Europe v Google: Not so Froogle
The European Commission levies a huge fine on Google for abusing its dominance on online search.
SHE was born to Lutheran ministers known to be both tough and principled.
As a child, she thought it unfair that pupils were not allowed to sell fruit and milk in school and successfully lobbied for change.
In her office in Brussels she keeps a statue of a raised middle finger, a gift from a trade union when she was deputy prime minister of Denmark, as a reminder that there will always be critics.
It shouldn't have come as a surprise that Margrethe Vestager, the European Union's competition commissioner, took a tough line against Google this week.
The size of the fine the tech giant will have to pay for abusing its monopoly in online search, 2.4bn euro ($2.7bn), sets a record for European antitrust penalties.
Yet more important than the amount is that she provided a rough guide to how the European Commission plans to deal with online firms which not only dominate a market, but essentially are the market.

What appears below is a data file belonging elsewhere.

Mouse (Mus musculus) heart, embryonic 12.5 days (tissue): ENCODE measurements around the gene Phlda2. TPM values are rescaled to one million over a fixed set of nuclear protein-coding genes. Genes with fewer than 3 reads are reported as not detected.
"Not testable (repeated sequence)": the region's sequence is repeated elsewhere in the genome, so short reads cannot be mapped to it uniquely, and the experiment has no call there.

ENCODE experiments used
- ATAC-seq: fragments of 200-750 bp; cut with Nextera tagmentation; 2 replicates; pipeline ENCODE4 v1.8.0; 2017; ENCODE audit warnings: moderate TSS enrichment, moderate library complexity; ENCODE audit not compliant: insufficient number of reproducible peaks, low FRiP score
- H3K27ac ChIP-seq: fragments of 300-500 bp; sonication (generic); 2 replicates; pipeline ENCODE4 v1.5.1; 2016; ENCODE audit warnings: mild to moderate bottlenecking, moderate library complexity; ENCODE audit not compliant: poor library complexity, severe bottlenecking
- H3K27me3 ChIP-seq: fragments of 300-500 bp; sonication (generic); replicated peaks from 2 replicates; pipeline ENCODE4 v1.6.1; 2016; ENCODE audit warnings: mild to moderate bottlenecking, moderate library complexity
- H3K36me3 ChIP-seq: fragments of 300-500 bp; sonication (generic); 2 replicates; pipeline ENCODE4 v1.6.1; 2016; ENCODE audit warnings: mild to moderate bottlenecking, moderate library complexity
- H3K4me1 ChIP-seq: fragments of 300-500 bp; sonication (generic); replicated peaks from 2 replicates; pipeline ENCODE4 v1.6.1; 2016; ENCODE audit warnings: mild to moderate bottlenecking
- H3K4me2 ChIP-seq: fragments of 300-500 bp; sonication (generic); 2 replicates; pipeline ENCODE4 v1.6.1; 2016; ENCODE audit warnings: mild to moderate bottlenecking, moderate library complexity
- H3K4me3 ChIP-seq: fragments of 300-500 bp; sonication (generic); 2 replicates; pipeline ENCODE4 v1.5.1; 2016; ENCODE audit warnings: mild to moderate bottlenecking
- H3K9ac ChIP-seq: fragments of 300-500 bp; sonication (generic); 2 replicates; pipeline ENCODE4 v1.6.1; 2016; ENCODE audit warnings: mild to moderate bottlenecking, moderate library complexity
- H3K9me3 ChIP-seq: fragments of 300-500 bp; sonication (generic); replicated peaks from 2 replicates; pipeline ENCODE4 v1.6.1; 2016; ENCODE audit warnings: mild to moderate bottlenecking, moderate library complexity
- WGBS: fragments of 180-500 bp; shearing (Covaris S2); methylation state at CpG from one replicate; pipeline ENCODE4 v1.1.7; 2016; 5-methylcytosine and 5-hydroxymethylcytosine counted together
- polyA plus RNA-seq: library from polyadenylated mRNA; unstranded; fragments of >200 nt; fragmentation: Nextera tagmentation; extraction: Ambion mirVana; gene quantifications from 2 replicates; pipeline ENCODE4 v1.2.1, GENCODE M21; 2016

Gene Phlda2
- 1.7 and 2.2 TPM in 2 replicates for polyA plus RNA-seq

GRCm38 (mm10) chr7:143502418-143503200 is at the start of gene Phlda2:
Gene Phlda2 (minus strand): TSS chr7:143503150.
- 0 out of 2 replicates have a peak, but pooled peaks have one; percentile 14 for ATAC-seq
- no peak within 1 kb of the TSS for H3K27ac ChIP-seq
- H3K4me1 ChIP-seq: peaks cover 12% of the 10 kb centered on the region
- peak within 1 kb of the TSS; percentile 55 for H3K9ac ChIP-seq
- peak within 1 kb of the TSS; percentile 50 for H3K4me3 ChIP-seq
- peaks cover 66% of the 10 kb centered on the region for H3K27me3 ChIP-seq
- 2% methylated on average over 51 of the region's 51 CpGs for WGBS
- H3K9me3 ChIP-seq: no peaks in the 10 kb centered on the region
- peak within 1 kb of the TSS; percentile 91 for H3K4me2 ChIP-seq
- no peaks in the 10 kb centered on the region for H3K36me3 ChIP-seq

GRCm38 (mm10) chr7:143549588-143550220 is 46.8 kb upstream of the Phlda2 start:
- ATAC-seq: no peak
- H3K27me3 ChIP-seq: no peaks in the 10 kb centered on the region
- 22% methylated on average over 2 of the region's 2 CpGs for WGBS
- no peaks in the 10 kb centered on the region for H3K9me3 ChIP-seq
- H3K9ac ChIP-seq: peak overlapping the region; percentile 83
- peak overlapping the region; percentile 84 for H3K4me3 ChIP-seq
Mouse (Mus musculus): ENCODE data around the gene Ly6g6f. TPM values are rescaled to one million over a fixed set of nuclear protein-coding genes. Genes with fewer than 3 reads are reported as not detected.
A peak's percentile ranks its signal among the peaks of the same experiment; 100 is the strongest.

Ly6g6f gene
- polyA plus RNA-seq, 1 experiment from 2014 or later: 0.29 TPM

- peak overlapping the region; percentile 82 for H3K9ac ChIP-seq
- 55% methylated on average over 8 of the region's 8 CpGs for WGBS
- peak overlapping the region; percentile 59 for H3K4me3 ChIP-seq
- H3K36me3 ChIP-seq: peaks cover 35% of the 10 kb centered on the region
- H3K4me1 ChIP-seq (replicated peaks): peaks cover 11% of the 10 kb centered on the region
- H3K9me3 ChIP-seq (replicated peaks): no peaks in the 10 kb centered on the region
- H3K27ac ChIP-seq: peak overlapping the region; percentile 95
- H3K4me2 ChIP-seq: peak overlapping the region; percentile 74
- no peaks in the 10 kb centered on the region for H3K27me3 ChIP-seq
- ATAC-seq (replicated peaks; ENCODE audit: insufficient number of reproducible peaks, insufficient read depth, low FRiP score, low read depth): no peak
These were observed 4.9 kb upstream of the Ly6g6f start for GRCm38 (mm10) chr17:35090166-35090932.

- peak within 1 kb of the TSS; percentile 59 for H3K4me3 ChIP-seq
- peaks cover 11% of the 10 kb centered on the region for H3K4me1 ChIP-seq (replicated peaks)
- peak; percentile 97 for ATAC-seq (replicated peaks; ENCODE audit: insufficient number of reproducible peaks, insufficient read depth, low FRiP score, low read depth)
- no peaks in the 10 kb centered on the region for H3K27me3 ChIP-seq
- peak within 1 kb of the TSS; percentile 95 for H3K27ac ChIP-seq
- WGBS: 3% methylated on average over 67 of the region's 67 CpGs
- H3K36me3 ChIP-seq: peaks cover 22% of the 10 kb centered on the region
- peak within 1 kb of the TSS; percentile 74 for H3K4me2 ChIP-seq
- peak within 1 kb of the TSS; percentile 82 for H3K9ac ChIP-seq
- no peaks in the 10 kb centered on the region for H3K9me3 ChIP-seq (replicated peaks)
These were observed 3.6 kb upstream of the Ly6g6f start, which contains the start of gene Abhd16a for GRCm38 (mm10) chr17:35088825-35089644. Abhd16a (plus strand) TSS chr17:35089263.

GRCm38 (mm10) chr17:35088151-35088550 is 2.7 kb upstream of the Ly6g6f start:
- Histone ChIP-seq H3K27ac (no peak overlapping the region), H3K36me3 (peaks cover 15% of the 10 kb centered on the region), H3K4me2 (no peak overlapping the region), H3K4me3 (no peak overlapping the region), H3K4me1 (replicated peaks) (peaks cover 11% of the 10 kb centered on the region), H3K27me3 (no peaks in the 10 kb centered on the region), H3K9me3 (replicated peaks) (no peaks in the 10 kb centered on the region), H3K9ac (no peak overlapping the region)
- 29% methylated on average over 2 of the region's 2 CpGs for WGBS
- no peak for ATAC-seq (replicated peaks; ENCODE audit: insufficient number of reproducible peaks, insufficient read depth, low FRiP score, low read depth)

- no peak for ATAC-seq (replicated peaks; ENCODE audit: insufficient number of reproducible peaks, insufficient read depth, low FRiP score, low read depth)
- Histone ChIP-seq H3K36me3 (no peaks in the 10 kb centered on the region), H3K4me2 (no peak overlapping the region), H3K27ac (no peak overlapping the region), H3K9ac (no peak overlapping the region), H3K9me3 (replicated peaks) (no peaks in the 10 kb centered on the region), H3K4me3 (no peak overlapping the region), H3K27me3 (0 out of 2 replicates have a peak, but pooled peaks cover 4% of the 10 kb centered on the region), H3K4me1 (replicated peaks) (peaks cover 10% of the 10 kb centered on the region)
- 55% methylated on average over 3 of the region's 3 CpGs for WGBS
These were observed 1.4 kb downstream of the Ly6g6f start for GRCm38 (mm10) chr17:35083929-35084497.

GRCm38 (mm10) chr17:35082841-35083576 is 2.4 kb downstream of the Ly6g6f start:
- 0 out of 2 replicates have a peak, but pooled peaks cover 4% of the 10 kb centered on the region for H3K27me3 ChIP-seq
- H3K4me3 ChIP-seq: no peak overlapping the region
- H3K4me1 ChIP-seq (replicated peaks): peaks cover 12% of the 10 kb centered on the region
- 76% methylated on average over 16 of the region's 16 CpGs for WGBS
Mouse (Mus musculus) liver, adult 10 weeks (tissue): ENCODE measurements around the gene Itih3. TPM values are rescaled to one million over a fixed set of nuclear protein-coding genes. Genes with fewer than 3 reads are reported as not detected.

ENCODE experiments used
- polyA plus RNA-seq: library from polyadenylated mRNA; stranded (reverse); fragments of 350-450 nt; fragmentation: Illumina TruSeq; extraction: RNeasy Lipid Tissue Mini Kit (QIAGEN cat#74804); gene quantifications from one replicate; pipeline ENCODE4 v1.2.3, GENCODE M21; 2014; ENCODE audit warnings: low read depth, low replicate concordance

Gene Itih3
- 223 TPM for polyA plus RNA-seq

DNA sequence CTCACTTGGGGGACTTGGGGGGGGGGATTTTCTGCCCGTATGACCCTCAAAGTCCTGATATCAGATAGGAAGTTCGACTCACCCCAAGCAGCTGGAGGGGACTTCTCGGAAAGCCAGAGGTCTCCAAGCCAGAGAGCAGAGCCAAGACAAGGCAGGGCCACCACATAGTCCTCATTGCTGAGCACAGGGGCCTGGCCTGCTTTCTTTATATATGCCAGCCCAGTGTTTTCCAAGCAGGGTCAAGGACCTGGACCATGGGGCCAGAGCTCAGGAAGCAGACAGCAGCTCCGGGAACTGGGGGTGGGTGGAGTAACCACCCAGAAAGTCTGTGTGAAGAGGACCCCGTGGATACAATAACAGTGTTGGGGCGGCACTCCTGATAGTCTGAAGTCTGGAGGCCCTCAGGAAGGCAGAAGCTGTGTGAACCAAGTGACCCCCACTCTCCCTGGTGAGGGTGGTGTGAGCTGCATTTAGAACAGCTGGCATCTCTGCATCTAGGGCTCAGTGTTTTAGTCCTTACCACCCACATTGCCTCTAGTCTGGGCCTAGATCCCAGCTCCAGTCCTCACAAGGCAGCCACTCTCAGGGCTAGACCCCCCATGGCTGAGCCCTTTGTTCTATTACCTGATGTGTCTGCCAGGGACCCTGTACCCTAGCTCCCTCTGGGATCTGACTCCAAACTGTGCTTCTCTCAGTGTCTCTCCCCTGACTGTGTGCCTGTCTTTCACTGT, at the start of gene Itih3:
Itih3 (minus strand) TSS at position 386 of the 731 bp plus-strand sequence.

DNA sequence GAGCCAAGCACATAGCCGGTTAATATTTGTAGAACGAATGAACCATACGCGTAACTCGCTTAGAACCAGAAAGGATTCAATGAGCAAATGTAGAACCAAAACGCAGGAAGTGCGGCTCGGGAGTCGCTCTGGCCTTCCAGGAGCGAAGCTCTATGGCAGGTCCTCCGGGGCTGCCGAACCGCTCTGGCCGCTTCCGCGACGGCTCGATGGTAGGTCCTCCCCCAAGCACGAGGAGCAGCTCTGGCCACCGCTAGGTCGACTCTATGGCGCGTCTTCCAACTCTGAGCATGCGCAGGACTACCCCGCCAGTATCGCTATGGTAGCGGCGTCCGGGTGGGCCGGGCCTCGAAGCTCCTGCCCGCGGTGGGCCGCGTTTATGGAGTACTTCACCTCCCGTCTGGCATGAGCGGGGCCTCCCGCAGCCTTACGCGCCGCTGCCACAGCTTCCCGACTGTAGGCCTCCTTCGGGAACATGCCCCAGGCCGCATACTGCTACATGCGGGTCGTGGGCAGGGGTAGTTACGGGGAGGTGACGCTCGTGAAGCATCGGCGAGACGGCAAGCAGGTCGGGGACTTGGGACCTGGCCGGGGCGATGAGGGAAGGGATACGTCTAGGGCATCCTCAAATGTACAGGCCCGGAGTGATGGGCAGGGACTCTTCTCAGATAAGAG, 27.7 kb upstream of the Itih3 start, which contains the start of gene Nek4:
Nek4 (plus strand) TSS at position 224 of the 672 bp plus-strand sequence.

In the 2000s Microsoft got into trouble because it had expanded its Windows monopoly by bundling it with its web browser.
By comparison, Google's infraction seems minor.
In 2002 it launched a price-comparison service called Froogle, later renamed Google Shopping.
In 2008 it changed how this service works.
According to the commission, the new version systematically favoured Google's own comparison-shopping results by giving them prominent placement at the top of its generic search results and demoting links to rival offerings to pages further down in its results, where users hardly venture.